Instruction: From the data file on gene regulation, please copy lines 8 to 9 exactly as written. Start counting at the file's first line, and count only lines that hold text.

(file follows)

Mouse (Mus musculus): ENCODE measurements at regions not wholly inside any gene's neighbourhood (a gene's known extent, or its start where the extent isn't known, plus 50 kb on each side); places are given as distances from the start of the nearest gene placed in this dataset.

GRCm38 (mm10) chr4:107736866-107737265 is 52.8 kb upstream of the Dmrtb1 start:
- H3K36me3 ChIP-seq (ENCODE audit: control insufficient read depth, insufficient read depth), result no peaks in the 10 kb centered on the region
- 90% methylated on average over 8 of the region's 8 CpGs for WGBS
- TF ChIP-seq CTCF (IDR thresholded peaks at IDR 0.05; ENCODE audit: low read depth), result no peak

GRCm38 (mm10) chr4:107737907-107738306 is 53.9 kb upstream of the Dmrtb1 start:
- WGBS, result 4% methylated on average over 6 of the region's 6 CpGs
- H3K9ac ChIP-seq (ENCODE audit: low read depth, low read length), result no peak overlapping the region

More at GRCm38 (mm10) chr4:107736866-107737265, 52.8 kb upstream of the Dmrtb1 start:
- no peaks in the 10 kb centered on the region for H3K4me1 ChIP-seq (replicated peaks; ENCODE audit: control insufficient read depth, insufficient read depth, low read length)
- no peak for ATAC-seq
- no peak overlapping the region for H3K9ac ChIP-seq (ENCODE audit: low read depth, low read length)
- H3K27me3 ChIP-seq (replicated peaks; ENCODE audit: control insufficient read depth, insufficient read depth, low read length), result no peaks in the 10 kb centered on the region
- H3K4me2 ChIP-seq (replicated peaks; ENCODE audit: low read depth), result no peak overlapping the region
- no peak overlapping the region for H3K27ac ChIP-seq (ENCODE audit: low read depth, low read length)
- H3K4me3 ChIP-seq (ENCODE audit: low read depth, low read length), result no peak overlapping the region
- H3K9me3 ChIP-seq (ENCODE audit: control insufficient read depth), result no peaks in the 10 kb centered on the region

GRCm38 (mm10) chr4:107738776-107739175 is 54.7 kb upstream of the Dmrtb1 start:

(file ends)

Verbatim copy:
- H3K9ac ChIP-seq (ENCODE audit: low read depth, low read length), result no peak overlapping the region

More at GRCm38 (mm10) chr4:107736866-107737265, 52.8 kb upstream of the Dmrtb1 start: